Travellers are often left at the mercy of corrupt officials.
Philippines may revise unclear immigration rules
ABU DHABI // The government of the Philippines will form a working group to ensure that travellers leaving the country by air are not exposed to a system that is unfair and degrading.
In August last year, immigration officers in the Philippines were ordered to look out for suspected victims of human trafficking and stop them leaving - a process known as "offloading".
But there is a lack of clarity about the paperwork required to secure departure, giving border officers the power to turn people away.
As a result, there have been widespread reports of bribery and extortion by Filipinos keen to secure their exit and border officials no less keen to make a quick buck.
Leila De Lima, the Philippine justice secretary, has instructed the immigration bureau and other members of the Inter-Agency Council Against Trafficking (Iacat) to form a group to refine the policy.
Joey Salgado, a spokesman for Jejomar Binay, the vice-president and chairman emeritus of Iacat, said Mr Binay had been tasked with devising "a clear-cut and comprehensive" system.
Last week Mr Binay called for the policy to be clarified after some passengers complained of "undue discretion by immigration officers".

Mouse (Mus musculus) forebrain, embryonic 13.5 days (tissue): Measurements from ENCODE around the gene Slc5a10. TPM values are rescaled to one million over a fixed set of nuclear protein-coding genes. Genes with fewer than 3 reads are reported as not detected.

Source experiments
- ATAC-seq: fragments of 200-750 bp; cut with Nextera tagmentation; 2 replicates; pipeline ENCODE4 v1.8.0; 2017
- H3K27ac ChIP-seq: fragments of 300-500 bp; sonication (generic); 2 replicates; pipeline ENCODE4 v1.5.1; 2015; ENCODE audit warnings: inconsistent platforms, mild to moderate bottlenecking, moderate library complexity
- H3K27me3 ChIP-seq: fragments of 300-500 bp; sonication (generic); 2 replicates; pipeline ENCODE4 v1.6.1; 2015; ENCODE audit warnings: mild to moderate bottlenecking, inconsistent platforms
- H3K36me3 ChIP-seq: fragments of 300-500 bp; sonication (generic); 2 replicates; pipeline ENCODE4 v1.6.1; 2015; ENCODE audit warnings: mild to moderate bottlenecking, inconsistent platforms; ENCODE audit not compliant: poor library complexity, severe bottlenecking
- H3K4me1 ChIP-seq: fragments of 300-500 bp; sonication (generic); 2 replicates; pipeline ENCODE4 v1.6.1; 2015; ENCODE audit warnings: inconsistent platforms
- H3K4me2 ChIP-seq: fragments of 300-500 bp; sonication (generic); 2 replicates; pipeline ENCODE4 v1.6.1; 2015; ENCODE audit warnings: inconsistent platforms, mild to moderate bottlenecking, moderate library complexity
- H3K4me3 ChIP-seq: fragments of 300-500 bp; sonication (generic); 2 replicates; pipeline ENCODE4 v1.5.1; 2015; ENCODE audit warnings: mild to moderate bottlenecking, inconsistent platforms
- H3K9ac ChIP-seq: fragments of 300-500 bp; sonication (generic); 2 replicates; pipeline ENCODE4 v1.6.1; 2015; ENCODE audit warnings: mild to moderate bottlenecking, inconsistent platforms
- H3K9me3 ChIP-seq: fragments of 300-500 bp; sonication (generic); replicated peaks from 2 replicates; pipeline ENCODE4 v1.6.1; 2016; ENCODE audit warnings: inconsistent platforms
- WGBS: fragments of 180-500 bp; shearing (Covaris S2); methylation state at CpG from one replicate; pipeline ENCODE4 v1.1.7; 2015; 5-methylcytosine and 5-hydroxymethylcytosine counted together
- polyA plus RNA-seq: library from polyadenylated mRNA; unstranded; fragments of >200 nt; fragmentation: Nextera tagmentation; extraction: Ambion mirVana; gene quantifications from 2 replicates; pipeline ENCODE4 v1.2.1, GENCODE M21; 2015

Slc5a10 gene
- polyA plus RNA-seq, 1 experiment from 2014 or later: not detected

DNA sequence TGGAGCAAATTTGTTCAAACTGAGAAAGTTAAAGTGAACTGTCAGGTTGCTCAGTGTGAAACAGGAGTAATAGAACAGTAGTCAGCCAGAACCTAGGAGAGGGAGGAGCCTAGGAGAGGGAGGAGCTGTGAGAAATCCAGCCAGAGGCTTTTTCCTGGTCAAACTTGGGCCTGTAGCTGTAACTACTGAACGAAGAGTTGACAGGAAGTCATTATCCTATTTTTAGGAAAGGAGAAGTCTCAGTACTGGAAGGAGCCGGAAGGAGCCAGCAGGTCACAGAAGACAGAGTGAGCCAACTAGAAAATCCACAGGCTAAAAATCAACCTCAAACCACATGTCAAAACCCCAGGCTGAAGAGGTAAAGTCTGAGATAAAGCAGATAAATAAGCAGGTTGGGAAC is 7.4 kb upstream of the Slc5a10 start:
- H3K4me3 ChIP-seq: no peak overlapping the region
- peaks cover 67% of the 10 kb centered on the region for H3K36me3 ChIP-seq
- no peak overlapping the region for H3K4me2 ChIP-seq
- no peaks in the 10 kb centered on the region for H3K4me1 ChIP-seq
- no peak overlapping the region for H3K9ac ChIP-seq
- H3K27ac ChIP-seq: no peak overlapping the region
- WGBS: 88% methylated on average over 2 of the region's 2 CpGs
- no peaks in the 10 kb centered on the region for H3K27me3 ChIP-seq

Under the immigration act, border officials have the power to "offload" passengers they suspect of having committed a crime, of using spurious travel documents or of using a tourist visa to find work abroad.
Officials are required to assess the purpose of travel and the capacity of the traveller to pay for their trip.
As well as asking for financial documents such as bank statements, officers are allowed to base their judgement on travellers' appearance and demeanour.
That, according to Yuri Cipriano, the chairman of the rights group Migrate-UAE, is "both degrading and subjective".
Some Filipinos have taken to presenting an affidavit of support and guarantee, notarised by the Philippine embassy or consulate in the UAE, to prove that someone else is financing their trip.
But even these documents are not officially recognised, as they are easily faked. Migrante-UAE and nine other Filipino community groups have been calling for the affidavits to be scrapped.
"We are waiting for the Iacat to release an official statement on whether or not the affidavit of support is mandatory," he said.
On Friday, community leaders may vote on whether FilCom, an umbrella group for Filipino associations in Dubai and the Northern Emirates, should back the calls for the affidavits to be scrapped.
"We'll come up with a common stand and forward it to the consulate," said Alan Bacason, the president of FilCom's governing council.